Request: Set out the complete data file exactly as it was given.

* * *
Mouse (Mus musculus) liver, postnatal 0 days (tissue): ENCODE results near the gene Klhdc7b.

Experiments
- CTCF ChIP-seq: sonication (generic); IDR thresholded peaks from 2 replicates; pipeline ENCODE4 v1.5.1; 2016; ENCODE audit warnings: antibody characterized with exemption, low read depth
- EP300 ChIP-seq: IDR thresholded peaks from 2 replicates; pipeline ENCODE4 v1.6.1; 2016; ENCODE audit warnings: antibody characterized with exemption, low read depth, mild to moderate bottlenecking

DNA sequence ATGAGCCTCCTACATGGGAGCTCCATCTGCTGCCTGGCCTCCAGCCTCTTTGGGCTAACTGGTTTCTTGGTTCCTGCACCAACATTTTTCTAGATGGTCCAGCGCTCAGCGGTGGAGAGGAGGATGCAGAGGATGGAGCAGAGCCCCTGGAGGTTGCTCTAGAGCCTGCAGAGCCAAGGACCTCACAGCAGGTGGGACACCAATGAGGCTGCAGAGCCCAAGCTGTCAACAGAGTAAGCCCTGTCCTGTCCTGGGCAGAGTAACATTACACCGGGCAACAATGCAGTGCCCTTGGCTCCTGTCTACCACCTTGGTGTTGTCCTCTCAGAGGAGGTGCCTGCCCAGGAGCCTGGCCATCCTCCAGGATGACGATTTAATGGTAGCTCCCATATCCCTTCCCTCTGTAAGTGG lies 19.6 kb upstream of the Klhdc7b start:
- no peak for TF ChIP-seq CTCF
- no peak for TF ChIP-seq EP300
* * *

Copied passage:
Mouse (Mus musculus) liver, postnatal 0 days (tissue): ENCODE results near the gene Klhdc7b.

Experiments
- CTCF ChIP-seq: sonication (generic); IDR thresholded peaks from 2 replicates; pipeline ENCODE4 v1.5.1; 2016; ENCODE audit warnings: antibody characterized with exemption, low read depth
- EP300 ChIP-seq: IDR thresholded peaks from 2 replicates; pipeline ENCODE4 v1.6.1; 2016; ENCODE audit warnings: antibody characterized with exemption, low read depth, mild to moderate bottlenecking

DNA sequence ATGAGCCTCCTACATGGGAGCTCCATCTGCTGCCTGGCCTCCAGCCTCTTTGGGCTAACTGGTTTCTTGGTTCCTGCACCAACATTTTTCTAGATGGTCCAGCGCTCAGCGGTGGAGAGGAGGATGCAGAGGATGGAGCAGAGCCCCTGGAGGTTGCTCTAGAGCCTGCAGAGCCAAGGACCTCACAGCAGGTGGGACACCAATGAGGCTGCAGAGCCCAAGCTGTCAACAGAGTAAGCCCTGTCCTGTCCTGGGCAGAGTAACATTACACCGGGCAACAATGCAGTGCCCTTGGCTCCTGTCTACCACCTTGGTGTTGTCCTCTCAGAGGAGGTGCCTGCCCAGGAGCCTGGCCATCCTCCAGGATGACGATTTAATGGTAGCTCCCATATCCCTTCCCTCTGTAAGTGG lies 19.6 kb upstream of the Klhdc7b start:
- no peak for TF ChIP-seq CTCF
- no peak for TF ChIP-seq EP300